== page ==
Strategies for Incorporating Anti-ableism into Design Curriculum
Cheryl Fogle-Hatch,MuseumSenses, Founder and Chief consultant
Robin Marquis;Access Smithsonian/the Peale, Community Outreach Coordinator/Accessibility Manager
Abstract from 2021 SEGD Communication + Place
More than one billion people across the globe live with one or more disabilities, a number that is expected to increase. As we age, members of all demographics including race, religion, gender, socioeconomic class, and nationality will develop one or more disabilities. Ableism is the discrimination against people due to their differences in mobility, vision, hearing, self-care and independent living, cognitive abilities, and neurodiversities. As with other “isms” such as racism and sexism, ableism is a form of systemic and cultural oppression. If we are oblivious about the forms ableism can take, then we will (inadvertently) be creating inaccessible physical and digital spaces. As educators, we need to be preparing the next generations of designers and architects to foster inclusion.
Despite disability and ableism’s prevalence, we are reluctant to address it as a society and within design and design education communities. Search results show how the SEGD community has been addressing disability from a legal and policy perspective, but it is important to consider it from a human-centered, social justice one as well.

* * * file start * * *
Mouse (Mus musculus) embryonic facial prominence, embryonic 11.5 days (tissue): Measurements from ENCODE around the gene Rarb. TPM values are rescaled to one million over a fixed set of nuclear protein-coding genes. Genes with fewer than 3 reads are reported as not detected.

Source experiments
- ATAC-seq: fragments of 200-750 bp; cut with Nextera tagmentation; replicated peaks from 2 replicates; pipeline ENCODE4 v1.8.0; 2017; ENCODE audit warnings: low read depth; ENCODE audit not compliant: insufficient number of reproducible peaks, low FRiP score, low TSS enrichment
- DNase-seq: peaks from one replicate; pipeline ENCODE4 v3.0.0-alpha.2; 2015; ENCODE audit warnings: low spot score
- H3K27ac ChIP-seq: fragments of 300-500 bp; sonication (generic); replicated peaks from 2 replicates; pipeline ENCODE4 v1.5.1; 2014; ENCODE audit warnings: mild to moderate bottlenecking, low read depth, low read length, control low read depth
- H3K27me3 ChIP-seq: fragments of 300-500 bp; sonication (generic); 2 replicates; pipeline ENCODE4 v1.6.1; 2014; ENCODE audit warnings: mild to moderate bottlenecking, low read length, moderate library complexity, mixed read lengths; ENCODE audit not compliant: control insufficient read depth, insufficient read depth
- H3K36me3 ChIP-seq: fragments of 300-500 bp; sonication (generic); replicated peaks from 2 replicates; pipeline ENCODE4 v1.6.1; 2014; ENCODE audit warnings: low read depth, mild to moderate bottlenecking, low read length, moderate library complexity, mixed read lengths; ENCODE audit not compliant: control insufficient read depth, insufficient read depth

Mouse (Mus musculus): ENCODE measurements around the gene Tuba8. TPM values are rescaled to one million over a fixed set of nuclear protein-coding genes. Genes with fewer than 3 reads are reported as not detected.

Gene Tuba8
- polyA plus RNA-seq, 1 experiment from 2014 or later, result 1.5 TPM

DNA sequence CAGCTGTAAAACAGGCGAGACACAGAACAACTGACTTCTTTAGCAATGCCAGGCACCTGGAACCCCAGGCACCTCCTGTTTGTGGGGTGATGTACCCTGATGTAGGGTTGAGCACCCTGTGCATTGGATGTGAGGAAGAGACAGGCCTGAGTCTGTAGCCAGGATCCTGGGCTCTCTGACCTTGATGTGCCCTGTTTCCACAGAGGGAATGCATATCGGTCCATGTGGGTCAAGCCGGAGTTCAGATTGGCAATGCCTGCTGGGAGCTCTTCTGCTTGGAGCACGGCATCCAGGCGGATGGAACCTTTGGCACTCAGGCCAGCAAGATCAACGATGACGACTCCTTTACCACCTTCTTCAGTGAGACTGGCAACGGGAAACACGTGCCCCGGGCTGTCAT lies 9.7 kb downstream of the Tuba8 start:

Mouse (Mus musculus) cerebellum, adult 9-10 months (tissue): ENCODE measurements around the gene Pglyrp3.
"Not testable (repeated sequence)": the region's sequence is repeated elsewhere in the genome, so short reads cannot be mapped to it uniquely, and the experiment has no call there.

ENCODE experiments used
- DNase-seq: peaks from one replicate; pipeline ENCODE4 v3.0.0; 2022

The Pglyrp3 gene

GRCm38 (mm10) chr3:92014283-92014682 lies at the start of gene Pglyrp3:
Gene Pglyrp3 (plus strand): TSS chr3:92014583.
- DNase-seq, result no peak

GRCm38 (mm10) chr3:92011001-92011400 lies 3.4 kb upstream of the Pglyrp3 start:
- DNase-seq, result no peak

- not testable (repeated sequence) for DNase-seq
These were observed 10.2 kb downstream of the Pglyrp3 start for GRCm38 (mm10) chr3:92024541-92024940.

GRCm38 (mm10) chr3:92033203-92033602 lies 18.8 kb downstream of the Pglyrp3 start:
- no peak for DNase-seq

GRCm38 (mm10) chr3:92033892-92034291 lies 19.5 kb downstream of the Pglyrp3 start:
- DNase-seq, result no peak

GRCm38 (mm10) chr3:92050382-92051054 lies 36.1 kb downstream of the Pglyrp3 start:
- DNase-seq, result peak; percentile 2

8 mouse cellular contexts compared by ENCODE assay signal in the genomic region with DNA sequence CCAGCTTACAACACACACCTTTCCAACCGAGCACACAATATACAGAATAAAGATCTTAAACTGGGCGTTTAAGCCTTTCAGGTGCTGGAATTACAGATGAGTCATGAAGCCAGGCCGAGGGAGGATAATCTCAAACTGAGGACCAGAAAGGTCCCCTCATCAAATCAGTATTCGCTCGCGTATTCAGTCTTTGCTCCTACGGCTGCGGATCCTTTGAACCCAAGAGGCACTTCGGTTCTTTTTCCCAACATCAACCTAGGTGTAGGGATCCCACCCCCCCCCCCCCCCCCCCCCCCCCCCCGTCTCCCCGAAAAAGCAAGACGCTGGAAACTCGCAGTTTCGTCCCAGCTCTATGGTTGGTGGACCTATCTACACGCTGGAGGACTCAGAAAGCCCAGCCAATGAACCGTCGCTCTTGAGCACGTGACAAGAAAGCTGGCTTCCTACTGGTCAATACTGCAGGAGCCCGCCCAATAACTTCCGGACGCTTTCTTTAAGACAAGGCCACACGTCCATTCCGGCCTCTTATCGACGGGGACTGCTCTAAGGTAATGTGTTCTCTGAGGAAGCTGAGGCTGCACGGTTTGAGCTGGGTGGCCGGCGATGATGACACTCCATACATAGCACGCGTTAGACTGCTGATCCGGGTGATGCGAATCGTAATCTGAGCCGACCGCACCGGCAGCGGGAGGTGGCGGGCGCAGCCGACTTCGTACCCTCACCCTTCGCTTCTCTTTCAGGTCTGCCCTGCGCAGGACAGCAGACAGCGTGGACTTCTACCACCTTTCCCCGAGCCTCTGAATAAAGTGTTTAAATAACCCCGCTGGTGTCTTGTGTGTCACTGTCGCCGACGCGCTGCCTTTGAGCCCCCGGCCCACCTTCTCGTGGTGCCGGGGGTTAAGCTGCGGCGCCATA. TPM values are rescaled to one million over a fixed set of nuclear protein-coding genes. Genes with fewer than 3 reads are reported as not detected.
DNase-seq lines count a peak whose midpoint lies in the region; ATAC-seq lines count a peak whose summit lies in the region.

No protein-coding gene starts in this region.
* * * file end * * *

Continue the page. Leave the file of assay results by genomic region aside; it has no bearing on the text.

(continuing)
Using a recent exhibition project as a case study, we offer six insights for implementing disability and anti-ableism content into design curriculum. We include written responses from students and the lead author’s ethnographic field notes. Our results demonstrate how the disability curriculum reshaped the students’ approaches to their design projects
Read more in the 2021 SEGD Communication + Place journal and other papers at https://segd.org/academic-design-research.
Communication + Place is the official research journal of the Experiential Graphic Design community. Published online, the journal features articles from both academics and professionals advancing the XGD profession through creative research, curriculum development, project reviews, and user-centric testing.